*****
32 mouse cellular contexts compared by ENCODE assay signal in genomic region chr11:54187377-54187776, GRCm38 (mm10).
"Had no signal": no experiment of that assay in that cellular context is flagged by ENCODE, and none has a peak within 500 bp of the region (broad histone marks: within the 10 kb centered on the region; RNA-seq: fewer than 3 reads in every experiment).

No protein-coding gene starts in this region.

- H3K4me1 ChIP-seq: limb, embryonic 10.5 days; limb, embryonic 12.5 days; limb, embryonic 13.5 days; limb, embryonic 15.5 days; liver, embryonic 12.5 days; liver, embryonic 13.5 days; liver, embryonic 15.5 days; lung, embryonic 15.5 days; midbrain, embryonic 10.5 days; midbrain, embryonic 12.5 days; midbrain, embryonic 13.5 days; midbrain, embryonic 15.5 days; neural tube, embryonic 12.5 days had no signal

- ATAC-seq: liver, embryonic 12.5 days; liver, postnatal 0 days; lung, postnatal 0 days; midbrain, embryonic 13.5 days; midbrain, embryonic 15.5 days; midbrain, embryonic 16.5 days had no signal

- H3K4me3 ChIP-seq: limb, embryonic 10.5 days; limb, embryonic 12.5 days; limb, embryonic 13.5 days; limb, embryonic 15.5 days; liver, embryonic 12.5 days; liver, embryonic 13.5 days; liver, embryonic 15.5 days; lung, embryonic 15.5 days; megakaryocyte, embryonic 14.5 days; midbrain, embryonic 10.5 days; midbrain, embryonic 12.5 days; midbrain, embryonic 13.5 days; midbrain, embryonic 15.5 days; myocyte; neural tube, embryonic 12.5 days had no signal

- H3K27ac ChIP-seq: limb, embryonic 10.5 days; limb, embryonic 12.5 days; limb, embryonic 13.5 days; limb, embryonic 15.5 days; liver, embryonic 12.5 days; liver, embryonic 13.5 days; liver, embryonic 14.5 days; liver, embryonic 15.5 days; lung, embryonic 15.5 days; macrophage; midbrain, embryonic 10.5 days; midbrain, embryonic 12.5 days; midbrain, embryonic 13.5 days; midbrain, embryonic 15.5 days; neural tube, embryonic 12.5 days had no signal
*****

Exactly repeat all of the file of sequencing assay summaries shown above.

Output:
32 mouse cellular contexts compared by ENCODE assay signal in genomic region chr11:54187377-54187776, GRCm38 (mm10).
"Had no signal": no experiment of that assay in that cellular context is flagged by ENCODE, and none has a peak within 500 bp of the region (broad histone marks: within the 10 kb centered on the region; RNA-seq: fewer than 3 reads in every experiment).

No protein-coding gene starts in this region.

- H3K4me1 ChIP-seq: limb, embryonic 10.5 days; limb, embryonic 12.5 days; limb, embryonic 13.5 days; limb, embryonic 15.5 days; liver, embryonic 12.5 days; liver, embryonic 13.5 days; liver, embryonic 15.5 days; lung, embryonic 15.5 days; midbrain, embryonic 10.5 days; midbrain, embryonic 12.5 days; midbrain, embryonic 13.5 days; midbrain, embryonic 15.5 days; neural tube, embryonic 12.5 days had no signal

- ATAC-seq: liver, embryonic 12.5 days; liver, postnatal 0 days; lung, postnatal 0 days; midbrain, embryonic 13.5 days; midbrain, embryonic 15.5 days; midbrain, embryonic 16.5 days had no signal

- H3K4me3 ChIP-seq: limb, embryonic 10.5 days; limb, embryonic 12.5 days; limb, embryonic 13.5 days; limb, embryonic 15.5 days; liver, embryonic 12.5 days; liver, embryonic 13.5 days; liver, embryonic 15.5 days; lung, embryonic 15.5 days; megakaryocyte, embryonic 14.5 days; midbrain, embryonic 10.5 days; midbrain, embryonic 12.5 days; midbrain, embryonic 13.5 days; midbrain, embryonic 15.5 days; myocyte; neural tube, embryonic 12.5 days had no signal

- H3K27ac ChIP-seq: limb, embryonic 10.5 days; limb, embryonic 12.5 days; limb, embryonic 13.5 days; limb, embryonic 15.5 days; liver, embryonic 12.5 days; liver, embryonic 13.5 days; liver, embryonic 14.5 days; liver, embryonic 15.5 days; lung, embryonic 15.5 days; macrophage; midbrain, embryonic 10.5 days; midbrain, embryonic 12.5 days; midbrain, embryonic 13.5 days; midbrain, embryonic 15.5 days; neural tube, embryonic 12.5 days had no signal